Kruger vs Chobe

28.10.15 05:26 PM
Kruger National Park borders Mozambique in the east and Zimbabwe in the north. It was declared a National Park in 1926. Its surface area is 19 633² km about 10% smaller than Etosha. Accessible from OR Tambo International Airport in Johannesburg it takes 5 hours by car to its nearest gate. There is an airport at Nelspruit and smaller airstrips in and around the park. Ideal for self-drive holidays it requires no 4×4 vehicles as the main roads are tarred and all secondary roads are well maintained gravel roads. Entrance and accommodation suits most pockets at many campsites although there are also many private, exclusive lodges around the park. Wildlife viewing is ideal at waterholes and river pools during the southern winter to spring months from July to October when many of the animals have offspring. The northern parts consist of thicker bush with big trees including the Baobab and elephants are in abundance.
Kruger is Big Five country
Kruger is also Big Five country and often offers surprise road crossings of herds of Elephants, Buffaloes and buck around the “next corner”. Tourists are visiting the south more often due to its abundance of buck and lions. Kruger’s booking system, large amounts of literature that is available and better sign posting makes it easier for tourists to plan their own day outings.
The Chobe National Park is located in Botswana’s north eastern district. It became officially a national park in 1967. It is similar in size to Kruger, Etosha and Serengeti. The Chobe River forms the park’s northern border. When in flood the Zambezi River pushes the Chobe River back to where it links with the Linyanti River to form a huge natural wetland. It is flanked in the south west by the Okavango Delta and Moremi Game Reserve. Kasane airport allows for connecting flights to some of the Chobe’s best wildlife destinations in Botswana. From its north-east entry gate its 70 km to the Victoria Falls and Livingstone. The park divides into 4 distinct ecosystems: Serondela or Chobe riverfront area situated in the extreme northeast of the park; Savuti Marsh area, constitutes the western stretch of the park and is fed by the erratic Savuti Channel which dries up for long periods and then curiously flows again; extensive savannahs and rolling grasslands which makes wildlife particularly dynamic and Linyanti Marsh, located at the Northwest corner of the park and north of Savuti.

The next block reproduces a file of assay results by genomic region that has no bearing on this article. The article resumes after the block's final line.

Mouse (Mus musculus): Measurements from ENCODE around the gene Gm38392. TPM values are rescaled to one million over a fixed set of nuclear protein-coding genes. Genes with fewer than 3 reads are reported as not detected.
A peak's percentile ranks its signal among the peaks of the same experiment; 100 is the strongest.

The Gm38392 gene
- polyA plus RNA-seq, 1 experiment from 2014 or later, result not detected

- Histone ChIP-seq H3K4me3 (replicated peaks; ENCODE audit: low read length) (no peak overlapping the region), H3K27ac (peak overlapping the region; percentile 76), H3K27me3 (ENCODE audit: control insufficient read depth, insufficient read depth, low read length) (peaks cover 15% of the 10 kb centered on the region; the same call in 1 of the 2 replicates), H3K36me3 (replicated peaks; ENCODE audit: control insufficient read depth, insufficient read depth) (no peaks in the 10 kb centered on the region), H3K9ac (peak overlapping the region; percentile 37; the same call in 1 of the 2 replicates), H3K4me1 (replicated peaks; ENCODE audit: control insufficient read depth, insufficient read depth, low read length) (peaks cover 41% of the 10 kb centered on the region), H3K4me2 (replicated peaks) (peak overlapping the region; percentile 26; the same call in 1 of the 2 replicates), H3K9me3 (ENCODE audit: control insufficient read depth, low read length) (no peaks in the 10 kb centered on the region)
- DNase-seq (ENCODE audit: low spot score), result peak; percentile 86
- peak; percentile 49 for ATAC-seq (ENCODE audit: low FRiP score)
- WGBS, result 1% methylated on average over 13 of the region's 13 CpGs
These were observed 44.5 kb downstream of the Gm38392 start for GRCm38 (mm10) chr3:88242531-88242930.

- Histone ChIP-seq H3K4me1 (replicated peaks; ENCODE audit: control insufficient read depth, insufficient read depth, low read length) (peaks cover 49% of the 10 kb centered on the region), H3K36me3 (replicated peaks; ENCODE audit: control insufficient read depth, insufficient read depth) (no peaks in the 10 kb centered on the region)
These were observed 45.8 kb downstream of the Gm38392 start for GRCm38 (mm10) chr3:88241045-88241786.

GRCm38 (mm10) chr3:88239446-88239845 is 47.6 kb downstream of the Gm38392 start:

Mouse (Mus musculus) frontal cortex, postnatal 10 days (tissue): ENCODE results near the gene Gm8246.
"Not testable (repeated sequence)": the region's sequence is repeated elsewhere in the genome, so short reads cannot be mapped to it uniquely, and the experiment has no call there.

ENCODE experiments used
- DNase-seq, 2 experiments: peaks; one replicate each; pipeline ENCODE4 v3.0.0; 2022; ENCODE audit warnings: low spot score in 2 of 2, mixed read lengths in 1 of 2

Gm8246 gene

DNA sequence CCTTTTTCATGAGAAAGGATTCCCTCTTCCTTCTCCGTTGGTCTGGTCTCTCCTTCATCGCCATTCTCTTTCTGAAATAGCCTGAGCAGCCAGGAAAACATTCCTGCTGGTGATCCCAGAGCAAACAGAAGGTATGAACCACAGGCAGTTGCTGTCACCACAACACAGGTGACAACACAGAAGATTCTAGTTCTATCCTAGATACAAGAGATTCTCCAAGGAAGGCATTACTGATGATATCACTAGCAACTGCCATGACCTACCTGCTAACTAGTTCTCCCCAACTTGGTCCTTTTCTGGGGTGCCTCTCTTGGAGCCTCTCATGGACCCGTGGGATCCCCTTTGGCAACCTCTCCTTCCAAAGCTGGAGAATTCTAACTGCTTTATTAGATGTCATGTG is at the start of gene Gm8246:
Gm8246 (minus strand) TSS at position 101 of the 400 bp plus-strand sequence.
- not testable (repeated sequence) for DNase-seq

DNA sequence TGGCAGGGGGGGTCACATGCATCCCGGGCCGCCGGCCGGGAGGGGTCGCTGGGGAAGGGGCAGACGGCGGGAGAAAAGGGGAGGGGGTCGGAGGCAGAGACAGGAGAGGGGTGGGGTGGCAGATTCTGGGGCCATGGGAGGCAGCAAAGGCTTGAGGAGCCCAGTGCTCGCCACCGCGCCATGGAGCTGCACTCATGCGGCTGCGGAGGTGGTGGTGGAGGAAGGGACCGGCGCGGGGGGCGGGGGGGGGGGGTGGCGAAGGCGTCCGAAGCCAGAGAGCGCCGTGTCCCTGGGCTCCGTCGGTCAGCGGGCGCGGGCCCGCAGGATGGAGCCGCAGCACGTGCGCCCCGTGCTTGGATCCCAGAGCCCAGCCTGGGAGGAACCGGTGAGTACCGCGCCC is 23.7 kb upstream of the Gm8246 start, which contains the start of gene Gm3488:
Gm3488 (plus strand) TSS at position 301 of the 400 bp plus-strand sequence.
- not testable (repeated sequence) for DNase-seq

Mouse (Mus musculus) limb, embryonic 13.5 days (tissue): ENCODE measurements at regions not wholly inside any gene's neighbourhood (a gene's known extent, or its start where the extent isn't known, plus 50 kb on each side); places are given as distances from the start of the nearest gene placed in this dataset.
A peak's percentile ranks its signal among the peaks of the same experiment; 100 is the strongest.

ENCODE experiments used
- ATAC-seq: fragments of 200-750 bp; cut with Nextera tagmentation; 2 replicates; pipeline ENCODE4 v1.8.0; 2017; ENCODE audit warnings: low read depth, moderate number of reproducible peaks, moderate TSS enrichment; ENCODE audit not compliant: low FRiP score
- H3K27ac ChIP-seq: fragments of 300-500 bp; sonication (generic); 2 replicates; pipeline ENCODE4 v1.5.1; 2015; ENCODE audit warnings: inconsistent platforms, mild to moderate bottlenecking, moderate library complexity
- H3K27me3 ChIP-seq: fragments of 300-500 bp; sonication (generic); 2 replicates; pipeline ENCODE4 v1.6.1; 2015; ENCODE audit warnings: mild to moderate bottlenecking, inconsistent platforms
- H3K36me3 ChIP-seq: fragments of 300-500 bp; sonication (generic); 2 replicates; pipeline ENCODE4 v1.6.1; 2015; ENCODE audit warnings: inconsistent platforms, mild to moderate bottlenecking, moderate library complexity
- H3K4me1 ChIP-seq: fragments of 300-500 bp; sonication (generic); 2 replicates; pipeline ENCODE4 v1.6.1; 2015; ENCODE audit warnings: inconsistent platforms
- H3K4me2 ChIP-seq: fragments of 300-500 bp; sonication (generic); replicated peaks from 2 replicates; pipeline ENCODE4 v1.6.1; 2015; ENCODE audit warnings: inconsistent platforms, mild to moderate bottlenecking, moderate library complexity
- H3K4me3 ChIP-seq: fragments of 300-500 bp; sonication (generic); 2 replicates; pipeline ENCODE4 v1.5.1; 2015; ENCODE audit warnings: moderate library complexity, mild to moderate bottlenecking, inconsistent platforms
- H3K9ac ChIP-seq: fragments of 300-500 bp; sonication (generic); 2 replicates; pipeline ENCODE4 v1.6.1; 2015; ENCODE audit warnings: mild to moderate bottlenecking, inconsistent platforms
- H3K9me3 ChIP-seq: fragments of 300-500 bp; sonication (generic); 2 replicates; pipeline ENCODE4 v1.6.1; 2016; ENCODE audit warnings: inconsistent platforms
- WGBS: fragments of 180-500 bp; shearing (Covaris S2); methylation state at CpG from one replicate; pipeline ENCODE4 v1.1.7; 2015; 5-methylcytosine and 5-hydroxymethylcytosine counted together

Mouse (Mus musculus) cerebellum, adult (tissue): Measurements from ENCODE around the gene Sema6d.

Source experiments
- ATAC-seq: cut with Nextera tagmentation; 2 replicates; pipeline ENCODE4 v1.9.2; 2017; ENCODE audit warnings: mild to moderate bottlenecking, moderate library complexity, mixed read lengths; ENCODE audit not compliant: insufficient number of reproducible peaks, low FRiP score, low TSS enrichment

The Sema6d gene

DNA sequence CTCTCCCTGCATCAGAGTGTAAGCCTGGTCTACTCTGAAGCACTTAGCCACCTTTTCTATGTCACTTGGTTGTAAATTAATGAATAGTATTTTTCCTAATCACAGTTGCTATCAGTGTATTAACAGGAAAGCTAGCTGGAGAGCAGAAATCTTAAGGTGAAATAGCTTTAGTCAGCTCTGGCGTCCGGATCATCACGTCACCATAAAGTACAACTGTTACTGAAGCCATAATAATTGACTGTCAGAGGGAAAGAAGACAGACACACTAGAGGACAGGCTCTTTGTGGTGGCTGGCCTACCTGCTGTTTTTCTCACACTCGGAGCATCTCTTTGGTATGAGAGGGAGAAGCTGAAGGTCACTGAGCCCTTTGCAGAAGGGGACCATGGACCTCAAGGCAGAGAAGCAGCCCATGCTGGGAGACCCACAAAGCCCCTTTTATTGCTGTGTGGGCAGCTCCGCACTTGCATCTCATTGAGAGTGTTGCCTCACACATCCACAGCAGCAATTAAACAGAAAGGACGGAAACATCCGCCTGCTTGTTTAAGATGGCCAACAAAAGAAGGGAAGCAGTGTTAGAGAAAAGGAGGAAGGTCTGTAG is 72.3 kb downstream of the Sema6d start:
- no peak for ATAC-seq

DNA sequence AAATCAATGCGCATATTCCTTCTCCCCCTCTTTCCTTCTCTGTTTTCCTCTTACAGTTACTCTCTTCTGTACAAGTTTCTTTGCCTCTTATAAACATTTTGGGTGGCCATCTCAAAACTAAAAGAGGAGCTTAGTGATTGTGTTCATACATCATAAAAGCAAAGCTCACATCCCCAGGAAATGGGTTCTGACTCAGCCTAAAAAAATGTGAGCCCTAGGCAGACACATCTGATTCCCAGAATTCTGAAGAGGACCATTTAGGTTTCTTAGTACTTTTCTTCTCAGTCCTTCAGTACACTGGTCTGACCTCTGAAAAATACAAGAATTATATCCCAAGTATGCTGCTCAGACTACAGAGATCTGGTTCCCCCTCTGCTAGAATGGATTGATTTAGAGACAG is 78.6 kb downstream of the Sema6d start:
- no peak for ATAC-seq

Grasslands which makes wildlife particularly dynamic
Access to the park is strictly by 4×4 vehicle and one needs to be prepared to get stuck in the sand at times during the dry season. There are a number of highly rated but expensive Safari lodges in and near Chobe, in Botswana and the Zambian and Zimbabwean sides. Camping sites are true wilderness camps with wildlife right at one’s doorstep, often with no fencing, allowing elephants, lion, hyena and buck unhindered access during the day and night. The elephant population is about 50,000, the largest of any national park in Africa, many of which migrate in the wet season 200km to the south-east of the park. Birdlife is unrivalled with over 450 species. Ancient San (Bushman) paintings can be found inside rocky hills of the park. In contrast with almost any other national park Chobe offers a wonderful variety of wildlife experiences from chartered flights to Chobe Safari Lodge on an island, staying overnight on the Chobe Princess river boat to explore the Chobe waterways, undertake self-drive tented or ranger-guided safaris in the dry seasons into areas where close lion and elephant encounters are inevitable. Chobe is often described as a paradise for wildlife photographers. Prices are more expensive than Kruger and in line with that of Serengeti.

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